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Free K-12 teacher professional development training May 20



Innovative K-12 Curriculum Blends Native Culture and Traditional Science to Empower Native Youth to Live Healthier Lifestyles and Reduce Diabetes in Native Communities

HILO – March 27, 2008 – To address the growing epidemic of type 2 diabetes affecting Native youth, schools across the country now have free access to an innovative set of teaching tools designed to increase the understanding of science, health, and diabetes among American Indian and Alaska Native students in kindergarten through grade 12. This new comprehensive curriculum, Diabetes Education in Tribal Schools’ (DETS) “Health is Life in Balance”, is an innovative K-12 diabetes curriculum for tribal schools and public schools with large Native populations. The DETS curriculum blends the science of diabetes with Native knowledge and cultural teachings, and is intended to be integrated with existing curriculum and standards.

The curriculum integrates science and Native American traditions to educate students about diabetes and its risk factors, science, and the importance of nutrition and physical activity in maintaining health and balance in life. Applying an inquiry-based approach to learning, the curriculum also builds research skills in observation, measurement, prediction, experimentation, and communication. Classroom learning is expected to benefit immediate family members of the students and their communities as students bring home what they learn. Education professionals will benefit from the curriculum as it brings new knowledge and teaching strategies into the classroom.

Diabetes is almost three times more common in the American Indian and Alaska Native (AI/AN) population than in the general population. Once considered an adult disease, type 2 diabetes is being diagnosed more and more often in AI/AN and Native Hawaiian and other Pacific Islander children, and the risk for type 2 diabetes is increasing in young people in all U.S. populations. Many people are unaware that the onset of type 2 diabetes can often be prevented or delayed. The DETS curriculum intends to change perceptions, knowledge, and attitudes about diabetes through classroom learning experiences that will empower all students to adopt healthier lifestyles.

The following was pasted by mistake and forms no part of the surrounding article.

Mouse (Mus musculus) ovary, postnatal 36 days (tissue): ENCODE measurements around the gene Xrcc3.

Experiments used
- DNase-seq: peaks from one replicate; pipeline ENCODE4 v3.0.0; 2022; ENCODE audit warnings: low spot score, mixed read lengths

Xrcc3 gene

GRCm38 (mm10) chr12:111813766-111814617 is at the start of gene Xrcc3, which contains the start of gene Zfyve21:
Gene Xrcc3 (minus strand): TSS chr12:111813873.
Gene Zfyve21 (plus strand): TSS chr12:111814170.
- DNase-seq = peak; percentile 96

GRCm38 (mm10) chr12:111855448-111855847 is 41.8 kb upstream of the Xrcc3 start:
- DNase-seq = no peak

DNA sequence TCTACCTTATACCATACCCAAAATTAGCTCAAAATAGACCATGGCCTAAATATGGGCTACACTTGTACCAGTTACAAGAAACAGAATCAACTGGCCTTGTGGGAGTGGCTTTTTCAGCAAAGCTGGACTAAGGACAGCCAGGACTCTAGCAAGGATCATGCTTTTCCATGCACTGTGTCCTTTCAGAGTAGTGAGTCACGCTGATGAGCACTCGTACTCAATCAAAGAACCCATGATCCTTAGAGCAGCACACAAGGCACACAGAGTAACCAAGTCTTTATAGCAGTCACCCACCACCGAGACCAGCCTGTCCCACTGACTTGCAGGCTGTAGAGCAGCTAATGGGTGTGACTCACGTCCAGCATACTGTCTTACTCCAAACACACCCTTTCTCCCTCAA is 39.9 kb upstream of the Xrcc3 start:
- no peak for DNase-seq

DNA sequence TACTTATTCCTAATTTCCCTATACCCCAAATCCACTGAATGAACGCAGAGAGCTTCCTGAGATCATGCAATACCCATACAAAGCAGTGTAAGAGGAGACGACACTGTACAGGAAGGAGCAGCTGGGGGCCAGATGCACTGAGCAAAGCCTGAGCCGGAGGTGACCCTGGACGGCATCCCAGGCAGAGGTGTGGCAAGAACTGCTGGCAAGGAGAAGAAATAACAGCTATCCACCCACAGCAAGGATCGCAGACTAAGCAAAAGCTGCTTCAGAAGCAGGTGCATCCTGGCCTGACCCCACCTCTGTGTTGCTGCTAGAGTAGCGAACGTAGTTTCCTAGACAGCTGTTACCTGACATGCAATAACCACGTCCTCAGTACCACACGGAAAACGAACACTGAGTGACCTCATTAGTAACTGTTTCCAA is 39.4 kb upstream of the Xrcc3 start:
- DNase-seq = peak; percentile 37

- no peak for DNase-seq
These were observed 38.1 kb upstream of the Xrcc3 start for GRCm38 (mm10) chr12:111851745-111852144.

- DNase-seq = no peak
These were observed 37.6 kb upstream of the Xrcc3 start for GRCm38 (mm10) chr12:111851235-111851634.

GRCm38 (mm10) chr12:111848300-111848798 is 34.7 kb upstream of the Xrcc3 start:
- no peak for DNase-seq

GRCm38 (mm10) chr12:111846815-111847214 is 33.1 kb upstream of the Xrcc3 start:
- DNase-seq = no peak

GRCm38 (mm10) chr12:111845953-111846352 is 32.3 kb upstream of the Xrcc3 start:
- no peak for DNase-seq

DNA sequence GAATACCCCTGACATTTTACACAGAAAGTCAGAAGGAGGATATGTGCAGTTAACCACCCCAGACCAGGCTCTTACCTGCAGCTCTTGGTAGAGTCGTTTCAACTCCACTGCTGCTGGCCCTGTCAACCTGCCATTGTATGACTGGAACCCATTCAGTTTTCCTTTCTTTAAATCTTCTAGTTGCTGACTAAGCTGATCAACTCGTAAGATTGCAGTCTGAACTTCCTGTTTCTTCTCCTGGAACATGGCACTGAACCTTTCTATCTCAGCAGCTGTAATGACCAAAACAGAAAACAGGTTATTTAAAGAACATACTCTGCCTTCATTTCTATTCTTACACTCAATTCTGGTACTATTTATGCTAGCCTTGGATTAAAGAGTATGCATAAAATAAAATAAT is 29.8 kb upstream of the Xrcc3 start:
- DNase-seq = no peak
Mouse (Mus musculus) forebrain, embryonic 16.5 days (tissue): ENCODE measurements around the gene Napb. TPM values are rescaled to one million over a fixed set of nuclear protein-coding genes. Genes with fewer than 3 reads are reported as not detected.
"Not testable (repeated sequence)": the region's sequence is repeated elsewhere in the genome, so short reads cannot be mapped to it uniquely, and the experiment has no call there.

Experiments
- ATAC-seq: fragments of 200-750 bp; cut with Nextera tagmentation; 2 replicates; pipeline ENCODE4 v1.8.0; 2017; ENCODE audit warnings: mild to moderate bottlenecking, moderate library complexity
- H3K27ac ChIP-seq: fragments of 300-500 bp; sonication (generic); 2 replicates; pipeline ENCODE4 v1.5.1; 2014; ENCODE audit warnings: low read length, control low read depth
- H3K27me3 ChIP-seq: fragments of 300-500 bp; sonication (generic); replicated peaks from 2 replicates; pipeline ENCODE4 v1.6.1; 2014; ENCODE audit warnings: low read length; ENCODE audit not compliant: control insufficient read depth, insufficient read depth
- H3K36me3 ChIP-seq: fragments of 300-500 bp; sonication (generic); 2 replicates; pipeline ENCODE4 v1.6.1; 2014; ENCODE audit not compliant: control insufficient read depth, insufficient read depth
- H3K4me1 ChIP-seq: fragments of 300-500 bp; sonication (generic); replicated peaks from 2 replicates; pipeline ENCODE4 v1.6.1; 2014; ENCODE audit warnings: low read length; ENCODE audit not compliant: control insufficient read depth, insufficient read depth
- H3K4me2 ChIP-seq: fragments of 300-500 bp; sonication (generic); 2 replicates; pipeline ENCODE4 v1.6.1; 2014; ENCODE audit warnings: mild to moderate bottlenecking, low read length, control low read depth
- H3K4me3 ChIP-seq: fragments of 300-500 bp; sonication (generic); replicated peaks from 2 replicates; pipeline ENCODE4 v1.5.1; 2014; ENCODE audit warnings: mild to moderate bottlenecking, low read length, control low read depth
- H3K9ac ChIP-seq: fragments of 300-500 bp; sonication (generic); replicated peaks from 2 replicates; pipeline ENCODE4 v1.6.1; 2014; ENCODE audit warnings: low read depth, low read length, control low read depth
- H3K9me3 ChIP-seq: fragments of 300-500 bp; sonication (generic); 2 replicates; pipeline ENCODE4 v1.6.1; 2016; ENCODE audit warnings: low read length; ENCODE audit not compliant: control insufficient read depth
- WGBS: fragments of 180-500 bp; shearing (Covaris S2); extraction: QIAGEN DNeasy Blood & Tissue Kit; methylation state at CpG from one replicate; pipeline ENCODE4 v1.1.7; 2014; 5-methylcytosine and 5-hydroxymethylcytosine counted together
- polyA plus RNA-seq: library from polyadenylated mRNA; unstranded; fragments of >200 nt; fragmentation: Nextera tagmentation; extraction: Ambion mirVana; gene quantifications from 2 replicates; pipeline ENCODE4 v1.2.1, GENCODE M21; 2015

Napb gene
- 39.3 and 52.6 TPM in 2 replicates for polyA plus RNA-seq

The DETS development committee was comprised of individuals with knowledge in public health, research, science, and education as well as cultural advisors from across the country. Their commitment to designing the DETS curriculum was part of a seven-year effort coordinated and funded through the National Institutes of Health in collaboration with the Centers for Disease Control and Prevention, Indian Health Service and eight Tribal Colleges and Universities.

“To make diabetes education reflective of Native youth, programs need to emphasize the depth of cultural contributions among our people and its relationship to scientific discovery,” said Dr. Carolee Dodge-Francis, assistant professor, and director of the American Indian Research and Education Center at the University of Nevada of Las Vegas. She has been a member of the DETS project since inception.

Dr. Dodge-Francis is a lead evaluator on the DETS project and co-authored the high school science and health units. She will lead the professional development training for high school teachers to be held in Hilo. Janet Belcourt, M.P.H., and Chair of the Steering Committee for DETS, is on faculty at the Stone Child College in Box Elder, Montana, and will assist with the training facilitation for the 5-8 teachers. Dr. Lynn Aho teaching faculty at Keweenaw Bay Ojibwa Community College in Baraga, Michigan is also part of the presentation team. She is the lead person for the K-4 DETS Committee. Teachers will have the opportunity to hear Desmon Antone Haumea, Kumu A’o, on Native foods. He is from the Hawaii Community College-Hilo. The sessions will include a diabetes 101 portion, illustrate the 5E inquiry learning foundation of the curriculum, and provide hands on experience with the actual curriculum.

The FREE Teacher Professional Development training on the DETS curriculum is from 8:00am-3:00pm on May 20, 2009, at HCEOC, located at 47 Rainbow Falls Drive. The Federation of American Natives will provide lunch and beverages during the meeting.

Space is limited to 50 teachers. To register send an e-mail with: participant name, school name and address, and teaching grade level, to Grade appropriate curriculum will be provided the day of the training.

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